Boeing executives expect the US Air Force to delay replacing the Northrop T-38C Talon by several years as the company continues to promote the costlier option of developing a new jet trainer.
On 7 June, Boeing Phantom Works president Darryl Davis opened discussion on the T-X programme, saying he "understands" budget pressures have already forced USAF officials to delay a T-38 replacement by several years.
But Boeing Military Aircraft president Chris Chadwick softened that message, saying he "can see [T-X] slipping to the right a year or two" as part of broader budget pressures.
Global Support Systems president Tony Parasida hedged his predictions, however. "Our expectation is that it will slide out," he said. But he declined to rule out other possibilities, adding: "I'm banking on all options."
Boeing's gloomy outlook for launching the T-X programme on schedule within the next two years came as a surprise to the USAF and at least one competitor. Since 2008, the Air Education and Training Command (AETC), which operates the T-38C fleet, has been committed to fielding the first operational T-X jet in fiscal year 2017.
© US Air Force
The Air Education and Training Command may have to fly on its aged T-38C Talons
"The air force has not, at this point, delayed T-X [initial operational capability]," AETC said when asked for a response. It said it is continuing with its budgeting process to have the IOC of T-X in FY2017.
BAE Systems is preparing to offer an off-the-shelf Hawk advanced jet training system and is unaware of any delay.
"We are talking to the customer regularly and we are obviously aware of budget pressures, but [there's] no suggestion of that sort of delay at this time," BAE said.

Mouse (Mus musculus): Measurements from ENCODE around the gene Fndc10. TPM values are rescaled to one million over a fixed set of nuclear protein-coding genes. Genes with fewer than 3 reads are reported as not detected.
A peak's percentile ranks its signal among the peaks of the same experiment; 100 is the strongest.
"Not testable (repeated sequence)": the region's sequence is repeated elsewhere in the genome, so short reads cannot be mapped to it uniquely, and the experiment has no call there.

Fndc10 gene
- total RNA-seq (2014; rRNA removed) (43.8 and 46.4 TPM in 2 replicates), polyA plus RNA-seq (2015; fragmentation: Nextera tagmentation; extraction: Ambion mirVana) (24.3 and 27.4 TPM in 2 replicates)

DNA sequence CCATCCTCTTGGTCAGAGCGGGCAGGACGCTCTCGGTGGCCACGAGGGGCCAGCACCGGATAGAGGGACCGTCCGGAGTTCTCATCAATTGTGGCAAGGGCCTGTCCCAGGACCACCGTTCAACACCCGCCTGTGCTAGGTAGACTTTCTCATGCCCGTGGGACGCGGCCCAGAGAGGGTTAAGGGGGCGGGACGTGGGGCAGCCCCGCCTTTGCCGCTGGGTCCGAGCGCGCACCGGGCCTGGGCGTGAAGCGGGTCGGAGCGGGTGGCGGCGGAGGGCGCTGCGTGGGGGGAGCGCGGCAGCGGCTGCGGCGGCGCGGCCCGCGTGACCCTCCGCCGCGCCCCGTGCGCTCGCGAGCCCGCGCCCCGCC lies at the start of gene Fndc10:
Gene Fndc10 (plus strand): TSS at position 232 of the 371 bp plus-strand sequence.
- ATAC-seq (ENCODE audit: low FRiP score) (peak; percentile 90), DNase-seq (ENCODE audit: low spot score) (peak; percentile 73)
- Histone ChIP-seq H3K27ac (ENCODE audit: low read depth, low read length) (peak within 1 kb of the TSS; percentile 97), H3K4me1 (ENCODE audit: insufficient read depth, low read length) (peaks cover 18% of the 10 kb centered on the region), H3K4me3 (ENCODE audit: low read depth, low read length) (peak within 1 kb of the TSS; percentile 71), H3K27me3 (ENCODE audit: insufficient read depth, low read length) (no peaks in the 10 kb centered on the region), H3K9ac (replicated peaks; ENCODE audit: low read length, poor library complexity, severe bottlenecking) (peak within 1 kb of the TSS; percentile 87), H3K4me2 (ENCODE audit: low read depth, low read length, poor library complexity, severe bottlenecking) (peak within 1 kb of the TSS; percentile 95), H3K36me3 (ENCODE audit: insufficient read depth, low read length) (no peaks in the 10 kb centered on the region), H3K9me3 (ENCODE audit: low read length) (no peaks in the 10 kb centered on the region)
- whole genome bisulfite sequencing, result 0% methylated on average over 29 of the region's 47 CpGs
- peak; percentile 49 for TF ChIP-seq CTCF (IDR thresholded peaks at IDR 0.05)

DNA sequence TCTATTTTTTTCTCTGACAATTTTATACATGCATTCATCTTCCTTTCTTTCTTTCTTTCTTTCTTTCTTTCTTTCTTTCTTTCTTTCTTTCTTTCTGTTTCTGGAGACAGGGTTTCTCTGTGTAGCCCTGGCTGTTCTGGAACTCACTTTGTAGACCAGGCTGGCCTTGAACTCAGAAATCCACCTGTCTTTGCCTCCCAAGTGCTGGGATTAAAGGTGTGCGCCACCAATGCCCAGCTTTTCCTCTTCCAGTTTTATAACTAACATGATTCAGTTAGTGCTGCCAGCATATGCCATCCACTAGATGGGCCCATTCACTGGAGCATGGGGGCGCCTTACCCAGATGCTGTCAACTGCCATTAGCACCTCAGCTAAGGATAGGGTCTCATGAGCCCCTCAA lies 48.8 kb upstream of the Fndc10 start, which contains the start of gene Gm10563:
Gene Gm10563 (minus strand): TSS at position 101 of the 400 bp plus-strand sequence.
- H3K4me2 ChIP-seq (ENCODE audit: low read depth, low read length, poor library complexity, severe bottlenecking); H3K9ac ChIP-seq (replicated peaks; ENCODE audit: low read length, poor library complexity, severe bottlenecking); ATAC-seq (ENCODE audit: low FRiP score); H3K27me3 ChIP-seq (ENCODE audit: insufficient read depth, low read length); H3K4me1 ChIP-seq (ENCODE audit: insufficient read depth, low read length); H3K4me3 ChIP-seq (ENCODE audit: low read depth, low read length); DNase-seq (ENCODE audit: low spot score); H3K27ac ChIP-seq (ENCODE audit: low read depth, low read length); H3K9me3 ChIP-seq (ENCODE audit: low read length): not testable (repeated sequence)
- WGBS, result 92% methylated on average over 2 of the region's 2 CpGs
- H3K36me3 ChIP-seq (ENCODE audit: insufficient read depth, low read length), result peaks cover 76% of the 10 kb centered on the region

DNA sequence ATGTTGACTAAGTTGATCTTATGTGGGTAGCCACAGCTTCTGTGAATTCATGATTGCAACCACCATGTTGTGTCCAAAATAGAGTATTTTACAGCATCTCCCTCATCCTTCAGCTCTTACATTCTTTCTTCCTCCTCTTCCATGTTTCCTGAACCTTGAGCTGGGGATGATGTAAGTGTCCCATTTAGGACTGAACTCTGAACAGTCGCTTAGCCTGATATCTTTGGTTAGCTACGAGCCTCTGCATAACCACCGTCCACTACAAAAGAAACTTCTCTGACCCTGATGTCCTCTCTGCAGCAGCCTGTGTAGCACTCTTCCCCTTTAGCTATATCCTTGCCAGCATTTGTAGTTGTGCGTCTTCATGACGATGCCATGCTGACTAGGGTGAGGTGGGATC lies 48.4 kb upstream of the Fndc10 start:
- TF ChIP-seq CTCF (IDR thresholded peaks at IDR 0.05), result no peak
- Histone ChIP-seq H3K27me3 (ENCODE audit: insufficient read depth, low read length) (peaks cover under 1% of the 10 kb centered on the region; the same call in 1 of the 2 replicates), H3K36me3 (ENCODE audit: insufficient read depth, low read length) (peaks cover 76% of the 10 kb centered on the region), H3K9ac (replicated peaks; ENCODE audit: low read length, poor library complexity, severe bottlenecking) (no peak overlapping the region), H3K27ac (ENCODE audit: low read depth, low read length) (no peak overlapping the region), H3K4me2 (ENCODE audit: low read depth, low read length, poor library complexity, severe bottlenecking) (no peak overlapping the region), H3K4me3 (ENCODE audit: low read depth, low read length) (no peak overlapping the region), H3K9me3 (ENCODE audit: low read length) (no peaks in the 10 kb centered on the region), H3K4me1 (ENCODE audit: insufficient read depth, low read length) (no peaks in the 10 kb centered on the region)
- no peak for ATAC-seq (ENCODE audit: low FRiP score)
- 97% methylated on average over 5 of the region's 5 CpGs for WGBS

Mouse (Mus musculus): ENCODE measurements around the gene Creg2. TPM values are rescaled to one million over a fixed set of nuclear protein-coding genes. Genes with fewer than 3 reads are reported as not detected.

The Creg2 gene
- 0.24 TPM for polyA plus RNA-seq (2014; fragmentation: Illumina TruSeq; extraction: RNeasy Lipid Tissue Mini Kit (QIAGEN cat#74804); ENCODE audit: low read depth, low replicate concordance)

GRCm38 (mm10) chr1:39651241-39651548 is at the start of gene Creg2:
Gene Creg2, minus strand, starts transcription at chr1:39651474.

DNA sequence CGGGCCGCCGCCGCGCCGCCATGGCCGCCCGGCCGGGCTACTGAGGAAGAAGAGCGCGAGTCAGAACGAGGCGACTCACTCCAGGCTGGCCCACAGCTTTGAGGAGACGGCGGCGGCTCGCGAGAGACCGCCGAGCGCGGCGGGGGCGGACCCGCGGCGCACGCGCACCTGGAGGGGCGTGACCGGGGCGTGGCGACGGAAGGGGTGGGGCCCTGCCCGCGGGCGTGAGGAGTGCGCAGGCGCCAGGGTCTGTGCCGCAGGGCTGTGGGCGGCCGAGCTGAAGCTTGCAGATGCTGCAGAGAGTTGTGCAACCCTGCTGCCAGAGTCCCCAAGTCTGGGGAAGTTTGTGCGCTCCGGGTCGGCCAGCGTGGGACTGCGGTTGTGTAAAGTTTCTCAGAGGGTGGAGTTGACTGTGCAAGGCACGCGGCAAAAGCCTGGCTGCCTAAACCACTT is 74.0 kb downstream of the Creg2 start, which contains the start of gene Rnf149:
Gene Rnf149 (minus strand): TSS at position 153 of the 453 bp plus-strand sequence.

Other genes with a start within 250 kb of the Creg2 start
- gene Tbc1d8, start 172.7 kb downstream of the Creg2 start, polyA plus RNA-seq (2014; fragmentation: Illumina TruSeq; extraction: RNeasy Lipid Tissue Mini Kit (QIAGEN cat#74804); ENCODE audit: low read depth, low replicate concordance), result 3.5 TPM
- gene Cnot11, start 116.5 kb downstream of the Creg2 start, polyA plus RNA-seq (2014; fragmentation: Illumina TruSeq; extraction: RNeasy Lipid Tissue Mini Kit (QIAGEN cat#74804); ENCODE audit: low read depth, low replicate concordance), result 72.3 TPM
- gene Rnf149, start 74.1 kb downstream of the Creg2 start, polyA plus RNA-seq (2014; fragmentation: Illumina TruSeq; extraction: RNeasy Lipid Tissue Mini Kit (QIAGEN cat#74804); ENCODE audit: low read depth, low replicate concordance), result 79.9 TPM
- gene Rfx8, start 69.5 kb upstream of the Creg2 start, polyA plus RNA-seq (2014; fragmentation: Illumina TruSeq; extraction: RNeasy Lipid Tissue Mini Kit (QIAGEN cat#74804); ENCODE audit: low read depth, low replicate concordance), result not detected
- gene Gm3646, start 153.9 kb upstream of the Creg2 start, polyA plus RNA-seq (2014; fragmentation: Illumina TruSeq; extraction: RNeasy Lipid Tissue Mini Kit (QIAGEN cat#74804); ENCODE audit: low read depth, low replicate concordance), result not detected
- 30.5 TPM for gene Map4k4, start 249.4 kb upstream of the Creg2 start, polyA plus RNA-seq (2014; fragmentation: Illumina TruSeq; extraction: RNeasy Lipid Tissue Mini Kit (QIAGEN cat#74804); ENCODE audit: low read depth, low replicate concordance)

The competitive field also includes the Lockheed Martin/Korea Aerospace Industries T-50 Golden Eagle and the Alenia Aermacchi M-346, rebranded for the USAF bid as the T-100.
Boeing has kept its ideas for a clean-sheet design a closely guarded secret, but it is clear the company has been working on concepts for at least two years.
On 7 June, a group of journalists touring a Boeing simulation facility glimpsed a digital image of a new single-engined jet wearing the white-on-grey colours of AETC.
An icon on a control station screen for a T-X simulator showed a new concept for a two-seat jet with shallow V-tails similar to the Northrop YF-23 prototype. The simulation at the time presented a scenario based at Randolph AFB, Texas - the headquarters of the command acquiring the T-38 replacement.
The icon represented a notional aircraft's track on a simulator operator's control screen, emulating the movements commanded by the "pilot" flying the jet in a simulated cockpit.
Boeing officials denied that the image represented a concept for a clean-sheet T-X design, but did not explain how the image was created. No photographs were allowed inside the facility, and Boeing declined requests to release a picture of the aircraft concept.